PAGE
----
Note though that this might be prevent by a Suhosin hardended PHP installation.

3. Adding include paths

Normally this shouldn't be necessary. It is way cleaner to do it in php.ini, but if you bundle libraries and you administrator doesn't know:

<?php ini_set('include_path',ini_get('include_path').':../my-libs:');  ?>

When You Cannot Use ini_set()

For most php.ini settings you can't use ini_set(). To workaround consider deploying a .htaccess along with your code as this .htaccess can provide all PHP options to overwrite the default php.ini settings.

For example to change the HTTP POST limit add this line to a .htaccess read by your webserver:

php_value post_max_size 2500000

Note how the "php_value" prefix indicates settings for PHP. So simple syntax is

php_value <key name> <value>

What Job Offers Tell About Architectures #2

It is time for another round of having a look which technologies companies announce with job openings for system administrators.

Todays List

Company Reference OS Languages Databases Software Hardware Monitoring Hosting Automation
1&1 Shared Hosting [src] Debian Perl, Bash - Apache, DRBD, Debian Packaging - - - -
1&1 Virtualisation [src] Linux Perl, Python - - NAS, SAN, iSCSI, NFS - VMWare, Xen, KVM, OpenStack, OpenNebula -
1&1 Monitoring [src] Linux, Windows Server Java, C/C++, Perl, Bash, Ruby - - - - - -
1&1 [src] Linux Perl, Bash, Python MySQL, Oracle, NoSQL Apache, Tomcat, Java - - - -
1&1 [src] Linux Java - Apache, Tomcat, JBoss - - - -
1&1 gmx.de web.de [src] Linux Perl, Bash, Python MySQL, Oracle, NoSQL, Cassandra - - - - Puppet
buch.de [src] - - MySQL, MS SQL DRBD, heartbeat - - - -
First Colo [src] Linux Bash, PHP, Perl, Python Postgres, MySQL - Cisco, Juniper - - -
IKB Bank [src] SLES 10/11/12, Solaris 8/10 Bash, Perl Postgres, MySQL - Fibre Channel SAN, Storages: EMC, HP, IBM - - -
s'Oliver [src] AIX - - SAP, Tivoli TSM IBM SAN - PowerVM -

The Interesting Things

Well as you can see a lot of 1&1 offers. With 1&1 being on of the large successful German ISPs running the leading mail portals GMX and Web.de it is interesting to see their technology requirements. They seem to be focussing on Java, MySQL and Oracle with NoSQL and Apache Cassandra being the youngest startup-ish tool used. So for me 1&1 makes a somewhat old-school impression, which of course is not necessarily bad. As they indicate no standard monitoring solution I guess they use a proprietory or commercial solution.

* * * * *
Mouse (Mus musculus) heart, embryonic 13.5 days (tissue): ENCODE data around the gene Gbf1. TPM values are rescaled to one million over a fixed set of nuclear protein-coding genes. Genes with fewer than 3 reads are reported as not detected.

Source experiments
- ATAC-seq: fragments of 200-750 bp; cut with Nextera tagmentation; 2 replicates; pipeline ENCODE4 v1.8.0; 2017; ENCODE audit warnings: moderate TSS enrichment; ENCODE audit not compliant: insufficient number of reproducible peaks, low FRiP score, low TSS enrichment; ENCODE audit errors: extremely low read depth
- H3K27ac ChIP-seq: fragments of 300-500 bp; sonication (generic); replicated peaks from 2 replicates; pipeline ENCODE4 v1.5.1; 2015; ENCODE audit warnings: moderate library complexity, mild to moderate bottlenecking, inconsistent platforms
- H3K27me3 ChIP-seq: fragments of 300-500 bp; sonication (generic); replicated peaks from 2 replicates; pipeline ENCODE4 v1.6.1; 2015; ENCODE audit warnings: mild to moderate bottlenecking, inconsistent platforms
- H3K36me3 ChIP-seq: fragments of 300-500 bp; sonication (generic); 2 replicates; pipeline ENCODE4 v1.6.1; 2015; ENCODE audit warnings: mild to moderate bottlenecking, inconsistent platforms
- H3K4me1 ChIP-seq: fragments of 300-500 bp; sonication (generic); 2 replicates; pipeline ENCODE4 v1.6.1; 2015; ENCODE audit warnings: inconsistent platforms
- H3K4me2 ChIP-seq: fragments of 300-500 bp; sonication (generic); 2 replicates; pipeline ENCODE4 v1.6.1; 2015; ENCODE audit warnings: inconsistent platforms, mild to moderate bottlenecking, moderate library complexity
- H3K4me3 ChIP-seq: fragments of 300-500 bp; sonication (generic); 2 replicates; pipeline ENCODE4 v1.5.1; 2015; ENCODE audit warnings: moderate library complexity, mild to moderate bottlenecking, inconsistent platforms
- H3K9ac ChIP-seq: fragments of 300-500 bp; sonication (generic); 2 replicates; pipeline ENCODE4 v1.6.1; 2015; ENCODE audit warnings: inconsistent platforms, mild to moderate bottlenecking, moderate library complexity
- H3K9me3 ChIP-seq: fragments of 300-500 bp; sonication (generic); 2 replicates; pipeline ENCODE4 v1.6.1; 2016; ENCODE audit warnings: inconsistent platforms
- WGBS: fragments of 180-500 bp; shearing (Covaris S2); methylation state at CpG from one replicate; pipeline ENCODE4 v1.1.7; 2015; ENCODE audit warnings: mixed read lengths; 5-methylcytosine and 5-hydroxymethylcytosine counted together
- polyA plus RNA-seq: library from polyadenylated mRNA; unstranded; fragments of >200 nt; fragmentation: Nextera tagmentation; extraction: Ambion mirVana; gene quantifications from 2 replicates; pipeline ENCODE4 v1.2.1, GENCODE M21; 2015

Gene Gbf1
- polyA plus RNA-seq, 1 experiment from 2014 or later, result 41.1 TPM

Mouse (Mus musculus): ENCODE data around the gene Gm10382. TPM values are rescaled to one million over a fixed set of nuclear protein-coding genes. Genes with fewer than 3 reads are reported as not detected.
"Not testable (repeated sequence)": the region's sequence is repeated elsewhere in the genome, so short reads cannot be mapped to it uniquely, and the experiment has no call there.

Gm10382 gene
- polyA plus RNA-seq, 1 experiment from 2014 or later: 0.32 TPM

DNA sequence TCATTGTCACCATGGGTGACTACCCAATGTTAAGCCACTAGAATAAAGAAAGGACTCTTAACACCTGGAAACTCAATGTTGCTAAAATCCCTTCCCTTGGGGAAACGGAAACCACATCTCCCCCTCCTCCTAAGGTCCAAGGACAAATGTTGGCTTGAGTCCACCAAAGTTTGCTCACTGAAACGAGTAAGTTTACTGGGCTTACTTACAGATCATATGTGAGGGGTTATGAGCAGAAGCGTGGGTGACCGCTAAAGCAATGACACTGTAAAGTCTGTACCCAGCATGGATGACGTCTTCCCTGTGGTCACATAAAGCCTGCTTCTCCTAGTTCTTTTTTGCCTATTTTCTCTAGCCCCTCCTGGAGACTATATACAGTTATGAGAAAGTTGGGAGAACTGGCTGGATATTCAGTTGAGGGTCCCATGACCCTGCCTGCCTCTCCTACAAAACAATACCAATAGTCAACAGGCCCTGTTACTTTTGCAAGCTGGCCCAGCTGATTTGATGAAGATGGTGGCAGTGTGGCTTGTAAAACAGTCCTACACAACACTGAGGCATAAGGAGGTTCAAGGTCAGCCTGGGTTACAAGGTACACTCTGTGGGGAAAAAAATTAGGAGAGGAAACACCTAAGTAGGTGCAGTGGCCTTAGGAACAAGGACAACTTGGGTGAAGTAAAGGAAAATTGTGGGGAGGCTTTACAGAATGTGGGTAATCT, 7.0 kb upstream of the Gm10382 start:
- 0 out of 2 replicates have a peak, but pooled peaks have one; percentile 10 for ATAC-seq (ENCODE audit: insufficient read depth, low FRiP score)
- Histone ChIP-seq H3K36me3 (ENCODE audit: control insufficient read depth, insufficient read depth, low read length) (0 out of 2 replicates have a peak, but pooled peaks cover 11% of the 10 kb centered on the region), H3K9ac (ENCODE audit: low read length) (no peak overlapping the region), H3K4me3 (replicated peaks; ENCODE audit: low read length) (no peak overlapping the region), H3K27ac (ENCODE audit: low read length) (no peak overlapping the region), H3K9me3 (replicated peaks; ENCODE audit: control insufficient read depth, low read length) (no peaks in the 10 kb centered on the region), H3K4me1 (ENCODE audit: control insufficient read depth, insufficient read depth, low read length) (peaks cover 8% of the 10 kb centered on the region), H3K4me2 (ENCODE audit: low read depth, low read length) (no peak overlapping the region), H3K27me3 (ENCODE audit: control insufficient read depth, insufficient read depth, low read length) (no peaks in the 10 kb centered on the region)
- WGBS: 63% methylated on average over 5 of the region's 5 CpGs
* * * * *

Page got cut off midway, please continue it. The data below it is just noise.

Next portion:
What I found noteworthy about the other companies is the usage of DRBD. It's more commonly used than I'd expect so far.

Note: You can find the complete index of all companies so far here: What Job Offers Tell About Architectures.

Large Website Technology Changes in October 2013

Last month I did a first indexing of mostly request header, HTML and DNS based information about the top 200 sites listed by Alexa and the top 100 German websites. All the information is freely available and extracted from the website responses.

The detailed results can be found here:

What Changed In A Month?

Now roughly a month later I repeated the scan to see what changes do happen and what trends might be noticable:

DNS-Prefetching THE HTML header based DNS prefetching is spreading. Two of the large adult content sites added it and Chinese search engine baidu.com introduced it too. As in my experience it provides a small but measurable latency improvement on many sites I'd guess usage will further spread...

Added by baidu.com, pornhub.com, tube8.com, www.wer-kennt-wen.de
Removed by taobao.com